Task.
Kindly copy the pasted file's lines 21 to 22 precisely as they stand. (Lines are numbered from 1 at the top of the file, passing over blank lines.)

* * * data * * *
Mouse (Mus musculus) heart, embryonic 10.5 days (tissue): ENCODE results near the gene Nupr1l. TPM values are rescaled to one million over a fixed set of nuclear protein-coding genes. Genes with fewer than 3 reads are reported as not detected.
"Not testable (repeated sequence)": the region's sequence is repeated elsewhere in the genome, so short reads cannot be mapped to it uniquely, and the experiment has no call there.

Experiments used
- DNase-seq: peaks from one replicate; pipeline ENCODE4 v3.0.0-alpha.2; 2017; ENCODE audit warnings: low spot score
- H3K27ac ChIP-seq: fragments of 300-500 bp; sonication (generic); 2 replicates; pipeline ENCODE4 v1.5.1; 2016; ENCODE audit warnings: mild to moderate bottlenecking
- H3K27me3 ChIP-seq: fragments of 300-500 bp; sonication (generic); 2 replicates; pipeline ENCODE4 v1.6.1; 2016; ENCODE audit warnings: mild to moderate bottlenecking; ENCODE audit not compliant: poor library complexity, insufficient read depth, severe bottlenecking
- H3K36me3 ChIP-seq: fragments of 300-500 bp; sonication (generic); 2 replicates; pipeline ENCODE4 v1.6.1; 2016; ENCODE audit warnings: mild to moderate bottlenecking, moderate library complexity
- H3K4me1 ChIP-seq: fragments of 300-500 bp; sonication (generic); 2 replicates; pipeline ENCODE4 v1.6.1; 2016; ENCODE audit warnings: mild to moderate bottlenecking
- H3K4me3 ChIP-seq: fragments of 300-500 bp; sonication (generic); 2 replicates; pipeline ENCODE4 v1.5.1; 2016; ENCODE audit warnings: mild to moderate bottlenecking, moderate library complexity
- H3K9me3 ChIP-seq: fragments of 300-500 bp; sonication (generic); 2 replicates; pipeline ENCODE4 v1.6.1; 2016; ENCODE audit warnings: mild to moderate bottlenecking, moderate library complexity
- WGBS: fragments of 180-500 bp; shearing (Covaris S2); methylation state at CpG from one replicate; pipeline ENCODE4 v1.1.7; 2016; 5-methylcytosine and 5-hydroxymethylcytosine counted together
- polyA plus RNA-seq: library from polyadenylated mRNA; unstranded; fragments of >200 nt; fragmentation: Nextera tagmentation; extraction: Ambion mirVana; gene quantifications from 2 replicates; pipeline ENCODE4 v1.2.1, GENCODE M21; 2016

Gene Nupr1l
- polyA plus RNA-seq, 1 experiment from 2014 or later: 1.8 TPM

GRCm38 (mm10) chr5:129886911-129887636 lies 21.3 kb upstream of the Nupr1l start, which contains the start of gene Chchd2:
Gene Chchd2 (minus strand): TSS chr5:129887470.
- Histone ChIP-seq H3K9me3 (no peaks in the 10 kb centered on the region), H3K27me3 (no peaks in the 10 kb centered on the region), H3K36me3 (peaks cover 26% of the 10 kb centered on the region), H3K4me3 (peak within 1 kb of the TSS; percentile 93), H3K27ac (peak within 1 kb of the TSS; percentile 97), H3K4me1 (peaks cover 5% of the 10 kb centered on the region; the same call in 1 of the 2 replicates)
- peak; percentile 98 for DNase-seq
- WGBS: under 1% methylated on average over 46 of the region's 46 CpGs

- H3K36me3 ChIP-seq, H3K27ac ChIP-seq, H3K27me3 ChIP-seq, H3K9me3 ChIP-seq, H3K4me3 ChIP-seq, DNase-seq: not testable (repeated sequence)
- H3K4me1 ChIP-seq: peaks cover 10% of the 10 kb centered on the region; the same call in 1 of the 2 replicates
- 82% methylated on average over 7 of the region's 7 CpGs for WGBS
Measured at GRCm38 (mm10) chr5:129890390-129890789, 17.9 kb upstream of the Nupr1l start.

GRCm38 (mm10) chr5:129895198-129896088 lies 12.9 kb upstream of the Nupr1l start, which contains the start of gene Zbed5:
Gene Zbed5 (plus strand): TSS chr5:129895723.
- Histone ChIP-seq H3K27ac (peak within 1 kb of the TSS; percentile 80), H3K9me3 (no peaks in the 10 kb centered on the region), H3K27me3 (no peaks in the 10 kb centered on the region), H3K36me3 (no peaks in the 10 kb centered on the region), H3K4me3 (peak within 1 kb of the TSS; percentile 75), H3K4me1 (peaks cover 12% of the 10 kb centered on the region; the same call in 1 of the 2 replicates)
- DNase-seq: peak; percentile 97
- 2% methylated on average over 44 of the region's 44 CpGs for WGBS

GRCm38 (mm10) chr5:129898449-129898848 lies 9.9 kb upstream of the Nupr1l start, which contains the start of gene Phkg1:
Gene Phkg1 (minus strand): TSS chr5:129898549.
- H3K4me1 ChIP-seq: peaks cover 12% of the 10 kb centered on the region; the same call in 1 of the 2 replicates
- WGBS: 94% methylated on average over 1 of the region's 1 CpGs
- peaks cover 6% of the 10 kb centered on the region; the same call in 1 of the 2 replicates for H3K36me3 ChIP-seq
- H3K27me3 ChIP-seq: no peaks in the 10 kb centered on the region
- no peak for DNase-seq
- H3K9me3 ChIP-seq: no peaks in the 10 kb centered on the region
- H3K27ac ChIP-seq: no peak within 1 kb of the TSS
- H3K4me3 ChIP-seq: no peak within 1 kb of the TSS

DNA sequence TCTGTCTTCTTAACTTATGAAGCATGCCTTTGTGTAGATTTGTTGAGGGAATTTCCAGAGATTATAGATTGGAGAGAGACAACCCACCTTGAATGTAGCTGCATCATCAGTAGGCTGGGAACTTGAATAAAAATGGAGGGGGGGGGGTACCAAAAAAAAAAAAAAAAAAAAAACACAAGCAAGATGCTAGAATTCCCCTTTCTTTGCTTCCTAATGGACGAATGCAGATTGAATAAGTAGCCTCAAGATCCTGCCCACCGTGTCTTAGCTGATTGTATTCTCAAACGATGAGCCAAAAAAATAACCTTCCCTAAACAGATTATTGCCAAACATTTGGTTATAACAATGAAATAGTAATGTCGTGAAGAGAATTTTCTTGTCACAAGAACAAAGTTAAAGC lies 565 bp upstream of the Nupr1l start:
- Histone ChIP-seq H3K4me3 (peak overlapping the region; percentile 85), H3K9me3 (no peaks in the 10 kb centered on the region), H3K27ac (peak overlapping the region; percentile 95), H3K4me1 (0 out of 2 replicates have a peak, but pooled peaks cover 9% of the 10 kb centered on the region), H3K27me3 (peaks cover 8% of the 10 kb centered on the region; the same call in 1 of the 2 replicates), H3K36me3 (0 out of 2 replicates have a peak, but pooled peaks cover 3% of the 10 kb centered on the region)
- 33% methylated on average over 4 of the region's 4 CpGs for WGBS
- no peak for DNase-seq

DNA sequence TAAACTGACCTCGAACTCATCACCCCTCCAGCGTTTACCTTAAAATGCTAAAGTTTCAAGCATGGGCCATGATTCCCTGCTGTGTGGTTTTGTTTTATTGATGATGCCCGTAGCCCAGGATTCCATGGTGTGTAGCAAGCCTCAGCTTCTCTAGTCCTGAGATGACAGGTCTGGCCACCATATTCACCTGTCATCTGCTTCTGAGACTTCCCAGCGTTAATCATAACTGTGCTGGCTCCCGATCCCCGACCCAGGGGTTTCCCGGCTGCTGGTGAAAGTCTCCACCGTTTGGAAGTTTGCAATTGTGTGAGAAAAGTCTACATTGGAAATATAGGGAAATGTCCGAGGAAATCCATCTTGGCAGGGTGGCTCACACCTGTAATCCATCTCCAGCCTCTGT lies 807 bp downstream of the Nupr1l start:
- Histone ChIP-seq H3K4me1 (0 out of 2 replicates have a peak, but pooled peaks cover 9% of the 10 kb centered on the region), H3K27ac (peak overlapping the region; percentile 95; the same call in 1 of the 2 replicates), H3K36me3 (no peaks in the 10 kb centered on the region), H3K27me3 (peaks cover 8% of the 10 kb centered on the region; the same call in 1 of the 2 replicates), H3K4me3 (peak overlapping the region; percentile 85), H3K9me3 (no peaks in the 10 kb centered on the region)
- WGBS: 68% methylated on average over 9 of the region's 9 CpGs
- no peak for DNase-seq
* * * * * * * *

- H3K4me1 ChIP-seq: peaks cover 10% of the 10 kb centered on the region; the same call in 1 of the 2 replicates
- 82% methylated on average over 7 of the region's 7 CpGs for WGBS